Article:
On a cold evening in late October, as most New Yorkers were returning home from work, Kristina Gonzalez began knocking on doors inside the Red Hook Houses. This collection of 28 brick buildings is one of the largest public housing complexes in New York City, and also one of the most isolated. To get to the nearest subway, residents have to walk more than a half mile and cross underneath the Gowanus Expressway, which cut off the neighborhood from the rest of Brooklyn when it opened in the 1940s. In ensuing decades, residents have made due with cars, waiting for unpredictable bus service, or hiking to Carroll Gardens for the F or G train.
And that’s what Gonzalez wanted to talk about with residents of Red Hook Houses. She was canvassing for the Brooklyn-Queens Connector, a proposal introduced last year to build a 16-mile streetcar system, known as the BQX, stretching from Astoria to Sunset Park with likely stops in Long Island City, Greenpoint, Williamsburg, the Brooklyn Navy Yard, Dumbo, Downtown Brooklyn, Cobble Hill and Red Hook.
There has been no shortage of opinions on the proposal, endorsed early on by Mayor de Blasio. Questions of cost loom large. Early intentions to fund the $2.5 billion project through increased property-tax revenue, brought in by higher real-estate values and new development along the route, raised concerns that the project will not only be fueled by gentrification but will also accelerate it. Finding enough suitable above-ground space to install the route also remains a question, especially considering the recent assertion that slices of land along the route are controlled by the state. Other critics, including urban planners, argue that express buses would make more sense than a streetcar.
Amid the uncertainty, Friends of the BQX, an advocacy group backed by the real-estate firm Two Trees Management and nearly two dozen other donors, as well as endorsed by more than 100 business and community groups in Brooklyn and Queens, has made a determined effort to build public support for the project. Earlier this month, the group unveiled the first life-size prototype of the streetcar, a two-car mockup displayed in the Navy Yard.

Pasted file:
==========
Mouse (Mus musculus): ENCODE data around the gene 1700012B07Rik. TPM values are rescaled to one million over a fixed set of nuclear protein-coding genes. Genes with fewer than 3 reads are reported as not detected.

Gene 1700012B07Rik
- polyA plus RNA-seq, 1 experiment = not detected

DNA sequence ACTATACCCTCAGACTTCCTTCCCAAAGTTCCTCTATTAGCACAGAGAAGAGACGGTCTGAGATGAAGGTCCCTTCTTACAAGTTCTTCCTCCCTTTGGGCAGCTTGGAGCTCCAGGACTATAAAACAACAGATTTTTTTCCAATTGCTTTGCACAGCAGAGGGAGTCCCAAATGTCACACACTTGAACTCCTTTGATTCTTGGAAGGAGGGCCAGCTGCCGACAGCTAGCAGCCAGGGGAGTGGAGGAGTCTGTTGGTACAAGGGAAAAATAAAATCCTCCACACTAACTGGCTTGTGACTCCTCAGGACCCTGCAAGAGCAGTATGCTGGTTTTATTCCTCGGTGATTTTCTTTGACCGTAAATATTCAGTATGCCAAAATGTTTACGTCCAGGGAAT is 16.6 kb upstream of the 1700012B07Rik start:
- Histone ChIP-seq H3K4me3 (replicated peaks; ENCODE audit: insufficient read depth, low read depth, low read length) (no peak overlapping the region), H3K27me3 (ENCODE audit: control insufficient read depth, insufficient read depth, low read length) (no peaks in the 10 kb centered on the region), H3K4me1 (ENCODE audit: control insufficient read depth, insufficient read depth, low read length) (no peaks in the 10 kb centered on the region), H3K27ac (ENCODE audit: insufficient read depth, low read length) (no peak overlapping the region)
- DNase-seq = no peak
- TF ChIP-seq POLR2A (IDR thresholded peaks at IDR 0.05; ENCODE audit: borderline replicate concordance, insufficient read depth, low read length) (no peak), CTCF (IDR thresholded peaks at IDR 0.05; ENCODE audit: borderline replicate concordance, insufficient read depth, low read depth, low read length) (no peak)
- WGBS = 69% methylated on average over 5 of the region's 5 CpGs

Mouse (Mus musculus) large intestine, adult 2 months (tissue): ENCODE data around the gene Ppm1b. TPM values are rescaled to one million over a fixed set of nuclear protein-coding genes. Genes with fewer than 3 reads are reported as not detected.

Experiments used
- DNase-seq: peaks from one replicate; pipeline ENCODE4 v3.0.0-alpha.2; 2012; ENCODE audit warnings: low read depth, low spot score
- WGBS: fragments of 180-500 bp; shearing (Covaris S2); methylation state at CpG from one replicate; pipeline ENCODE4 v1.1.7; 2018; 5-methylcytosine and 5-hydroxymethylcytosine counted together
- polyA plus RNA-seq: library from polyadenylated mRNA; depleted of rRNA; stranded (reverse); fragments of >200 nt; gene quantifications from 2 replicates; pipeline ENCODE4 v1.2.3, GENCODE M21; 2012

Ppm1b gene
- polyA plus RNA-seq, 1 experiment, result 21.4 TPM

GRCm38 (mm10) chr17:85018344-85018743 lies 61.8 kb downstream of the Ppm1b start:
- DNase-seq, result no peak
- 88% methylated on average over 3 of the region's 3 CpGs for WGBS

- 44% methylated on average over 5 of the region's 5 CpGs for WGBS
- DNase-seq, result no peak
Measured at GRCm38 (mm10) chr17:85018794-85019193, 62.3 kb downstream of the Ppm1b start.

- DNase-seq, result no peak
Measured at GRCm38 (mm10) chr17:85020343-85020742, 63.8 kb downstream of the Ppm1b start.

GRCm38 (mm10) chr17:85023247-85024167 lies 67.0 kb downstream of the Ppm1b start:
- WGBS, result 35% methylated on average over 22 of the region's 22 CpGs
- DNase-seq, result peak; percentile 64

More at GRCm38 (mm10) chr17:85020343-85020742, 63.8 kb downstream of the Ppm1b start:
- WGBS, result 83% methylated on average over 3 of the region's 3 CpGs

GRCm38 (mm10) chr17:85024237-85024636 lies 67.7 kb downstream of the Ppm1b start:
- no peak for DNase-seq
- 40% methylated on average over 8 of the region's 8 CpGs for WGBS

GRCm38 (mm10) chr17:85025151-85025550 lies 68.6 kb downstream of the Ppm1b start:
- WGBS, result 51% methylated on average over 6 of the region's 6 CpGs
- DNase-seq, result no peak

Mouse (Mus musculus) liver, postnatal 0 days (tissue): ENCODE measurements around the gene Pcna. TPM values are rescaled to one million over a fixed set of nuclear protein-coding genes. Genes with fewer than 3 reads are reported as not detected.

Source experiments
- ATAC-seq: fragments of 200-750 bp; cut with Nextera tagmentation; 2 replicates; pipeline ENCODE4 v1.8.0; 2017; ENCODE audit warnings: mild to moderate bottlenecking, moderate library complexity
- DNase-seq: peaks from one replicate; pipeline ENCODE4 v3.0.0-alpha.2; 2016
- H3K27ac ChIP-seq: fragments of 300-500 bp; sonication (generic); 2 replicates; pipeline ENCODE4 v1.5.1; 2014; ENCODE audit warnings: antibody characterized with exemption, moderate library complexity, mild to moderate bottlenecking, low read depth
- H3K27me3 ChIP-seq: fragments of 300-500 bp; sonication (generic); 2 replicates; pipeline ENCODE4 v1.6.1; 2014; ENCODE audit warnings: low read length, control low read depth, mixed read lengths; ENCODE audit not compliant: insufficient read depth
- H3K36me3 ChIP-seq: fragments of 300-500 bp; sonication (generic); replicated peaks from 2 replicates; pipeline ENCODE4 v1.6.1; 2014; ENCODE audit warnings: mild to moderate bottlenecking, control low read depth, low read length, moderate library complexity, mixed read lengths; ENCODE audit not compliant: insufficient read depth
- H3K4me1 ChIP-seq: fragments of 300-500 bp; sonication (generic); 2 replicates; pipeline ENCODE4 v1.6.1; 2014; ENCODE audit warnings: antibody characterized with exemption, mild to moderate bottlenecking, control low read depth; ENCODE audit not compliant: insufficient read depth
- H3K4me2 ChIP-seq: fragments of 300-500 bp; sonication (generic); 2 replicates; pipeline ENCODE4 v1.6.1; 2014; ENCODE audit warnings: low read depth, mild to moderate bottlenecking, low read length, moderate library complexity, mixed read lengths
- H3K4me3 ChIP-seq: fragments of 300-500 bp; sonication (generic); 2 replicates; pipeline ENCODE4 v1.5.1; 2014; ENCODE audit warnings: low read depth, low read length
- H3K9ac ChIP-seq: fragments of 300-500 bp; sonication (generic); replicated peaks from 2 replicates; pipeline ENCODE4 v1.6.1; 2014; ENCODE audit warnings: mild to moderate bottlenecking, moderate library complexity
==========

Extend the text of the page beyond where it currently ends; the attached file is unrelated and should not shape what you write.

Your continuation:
On another front not previously disclosed, Friends of the BQX has been seeking to engage with the estimated 40,000 citizens who live in New York City Housing Authority buildings along the proposed route. For the past several months, the group has sent canvassers knocking on thousands of doors in public housing, both to advocate for the streetcar and gauge support. So far, the group has received more than 3,500 signatures in support of the project, and they plan to continue local outreach in advance of a public-review process that could begin as early as 2018.
In the Red Hook Houses on that October evening, many residents were more than willing to talk about transportation with Gonzalez, a warm, 24-year-old Fort Greene native with a background in political canvassing. She led a team of canvassers here a few months earlier, to collect signatures for a letter of endorsement that was later delivered to residents.
Several residents Gonzalez spoke with in October, as a reporter accompanied her, were familiar with the BQX proposal because of the prior canvassing. That included Jimmie Bradley, 57, who has lived in Red Hook West since 1973 and worked as a school-bus inspector before he retired. “My impression is that this would be good for everyone,” he said. “In a way, we’re isolated from the rest of the borough. There’s only one way in and one way out.”
Bradley didn’t view the streetcar as a harbinger of gentrification; rather, he saw it as a way for public-housing residents to benefit from the new amenities that gentrification often brings in. “Why not us?” he asked of better transit options. “Don’t leave us out in the cold.”
Bradley owns a van, but noted that many residents in the area cannot afford a car. Indeed, it was a concern Gonzalez heard often as she advocated for the BQX in Red Hook. One woman detailed her work day, which involved leaving her home at 4:30 a.m., only to wait up to 45 minutes for the bus to arrive. Another woman simply stated she had “nothing nice to say” about the current subway and bus service offered in the neighborhood.